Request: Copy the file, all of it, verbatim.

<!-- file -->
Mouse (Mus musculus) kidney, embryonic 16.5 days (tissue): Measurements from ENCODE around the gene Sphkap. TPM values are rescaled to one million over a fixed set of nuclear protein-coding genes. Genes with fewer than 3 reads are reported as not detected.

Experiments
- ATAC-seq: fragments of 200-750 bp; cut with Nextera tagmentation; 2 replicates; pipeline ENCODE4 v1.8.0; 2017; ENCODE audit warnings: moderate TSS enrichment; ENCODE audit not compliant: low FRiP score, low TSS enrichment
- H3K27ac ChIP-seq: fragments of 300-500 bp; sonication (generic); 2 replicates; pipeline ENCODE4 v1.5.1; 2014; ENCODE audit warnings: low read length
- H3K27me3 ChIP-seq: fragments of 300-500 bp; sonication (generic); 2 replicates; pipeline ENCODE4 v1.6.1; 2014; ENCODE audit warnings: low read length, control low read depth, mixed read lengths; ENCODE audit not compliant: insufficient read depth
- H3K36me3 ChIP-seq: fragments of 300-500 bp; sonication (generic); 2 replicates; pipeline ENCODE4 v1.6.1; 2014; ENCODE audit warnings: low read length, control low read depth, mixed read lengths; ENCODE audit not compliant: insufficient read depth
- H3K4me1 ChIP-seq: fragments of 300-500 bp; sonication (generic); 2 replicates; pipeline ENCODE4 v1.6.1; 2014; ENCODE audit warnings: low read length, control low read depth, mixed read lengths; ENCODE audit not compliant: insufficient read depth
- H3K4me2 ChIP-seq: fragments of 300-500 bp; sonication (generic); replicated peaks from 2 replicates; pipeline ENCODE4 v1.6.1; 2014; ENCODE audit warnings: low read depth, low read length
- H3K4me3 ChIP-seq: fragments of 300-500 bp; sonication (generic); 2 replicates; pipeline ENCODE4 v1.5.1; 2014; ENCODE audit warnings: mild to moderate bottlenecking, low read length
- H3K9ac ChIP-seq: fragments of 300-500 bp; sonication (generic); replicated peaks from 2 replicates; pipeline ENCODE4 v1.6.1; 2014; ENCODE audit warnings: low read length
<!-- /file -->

Mouse (Mus musculus) kidney, embryonic 16.5 days (tissue): Measurements from ENCODE around the gene Sphkap. TPM values are rescaled to one million over a fixed set of nuclear protein-coding genes. Genes with fewer than 3 reads are reported as not detected.

Experiments
- ATAC-seq: fragments of 200-750 bp; cut with Nextera tagmentation; 2 replicates; pipeline ENCODE4 v1.8.0; 2017; ENCODE audit warnings: moderate TSS enrichment; ENCODE audit not compliant: low FRiP score, low TSS enrichment
- H3K27ac ChIP-seq: fragments of 300-500 bp; sonication (generic); 2 replicates; pipeline ENCODE4 v1.5.1; 2014; ENCODE audit warnings: low read length
- H3K27me3 ChIP-seq: fragments of 300-500 bp; sonication (generic); 2 replicates; pipeline ENCODE4 v1.6.1; 2014; ENCODE audit warnings: low read length, control low read depth, mixed read lengths; ENCODE audit not compliant: insufficient read depth
- H3K36me3 ChIP-seq: fragments of 300-500 bp; sonication (generic); 2 replicates; pipeline ENCODE4 v1.6.1; 2014; ENCODE audit warnings: low read length, control low read depth, mixed read lengths; ENCODE audit not compliant: insufficient read depth
- H3K4me1 ChIP-seq: fragments of 300-500 bp; sonication (generic); 2 replicates; pipeline ENCODE4 v1.6.1; 2014; ENCODE audit warnings: low read length, control low read depth, mixed read lengths; ENCODE audit not compliant: insufficient read depth
- H3K4me2 ChIP-seq: fragments of 300-500 bp; sonication (generic); replicated peaks from 2 replicates; pipeline ENCODE4 v1.6.1; 2014; ENCODE audit warnings: low read depth, low read length
- H3K4me3 ChIP-seq: fragments of 300-500 bp; sonication (generic); 2 replicates; pipeline ENCODE4 v1.5.1; 2014; ENCODE audit warnings: mild to moderate bottlenecking, low read length
- H3K9ac ChIP-seq: fragments of 300-500 bp; sonication (generic); replicated peaks from 2 replicates; pipeline ENCODE4 v1.6.1; 2014; ENCODE audit warnings: low read length